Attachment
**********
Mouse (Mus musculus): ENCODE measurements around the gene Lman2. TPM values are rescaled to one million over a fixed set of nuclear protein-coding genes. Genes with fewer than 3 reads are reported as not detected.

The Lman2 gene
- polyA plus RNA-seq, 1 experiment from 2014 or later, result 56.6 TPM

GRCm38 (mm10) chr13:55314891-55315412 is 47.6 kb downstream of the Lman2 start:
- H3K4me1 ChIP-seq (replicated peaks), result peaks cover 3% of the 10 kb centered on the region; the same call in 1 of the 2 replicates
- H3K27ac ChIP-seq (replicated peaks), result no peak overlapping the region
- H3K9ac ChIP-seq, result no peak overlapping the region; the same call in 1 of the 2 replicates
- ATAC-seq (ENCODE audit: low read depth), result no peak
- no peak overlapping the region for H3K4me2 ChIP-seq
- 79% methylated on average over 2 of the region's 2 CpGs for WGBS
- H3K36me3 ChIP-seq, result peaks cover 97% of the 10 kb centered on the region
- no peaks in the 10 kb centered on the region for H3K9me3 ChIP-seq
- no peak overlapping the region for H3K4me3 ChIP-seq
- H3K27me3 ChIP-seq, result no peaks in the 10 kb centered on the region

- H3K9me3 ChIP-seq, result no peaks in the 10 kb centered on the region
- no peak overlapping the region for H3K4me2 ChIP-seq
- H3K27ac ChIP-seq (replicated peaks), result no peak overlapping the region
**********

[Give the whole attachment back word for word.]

Mouse (Mus musculus): ENCODE measurements around the gene Lman2. TPM values are rescaled to one million over a fixed set of nuclear protein-coding genes. Genes with fewer than 3 reads are reported as not detected.

The Lman2 gene
- polyA plus RNA-seq, 1 experiment from 2014 or later, result 56.6 TPM

GRCm38 (mm10) chr13:55314891-55315412 is 47.6 kb downstream of the Lman2 start:
- H3K4me1 ChIP-seq (replicated peaks), result peaks cover 3% of the 10 kb centered on the region; the same call in 1 of the 2 replicates
- H3K27ac ChIP-seq (replicated peaks), result no peak overlapping the region
- H3K9ac ChIP-seq, result no peak overlapping the region; the same call in 1 of the 2 replicates
- ATAC-seq (ENCODE audit: low read depth), result no peak
- no peak overlapping the region for H3K4me2 ChIP-seq
- 79% methylated on average over 2 of the region's 2 CpGs for WGBS
- H3K36me3 ChIP-seq, result peaks cover 97% of the 10 kb centered on the region
- no peaks in the 10 kb centered on the region for H3K9me3 ChIP-seq
- no peak overlapping the region for H3K4me3 ChIP-seq
- H3K27me3 ChIP-seq, result no peaks in the 10 kb centered on the region

- H3K9me3 ChIP-seq, result no peaks in the 10 kb centered on the region
- no peak overlapping the region for H3K4me2 ChIP-seq
- H3K27ac ChIP-seq (replicated peaks), result no peak overlapping the region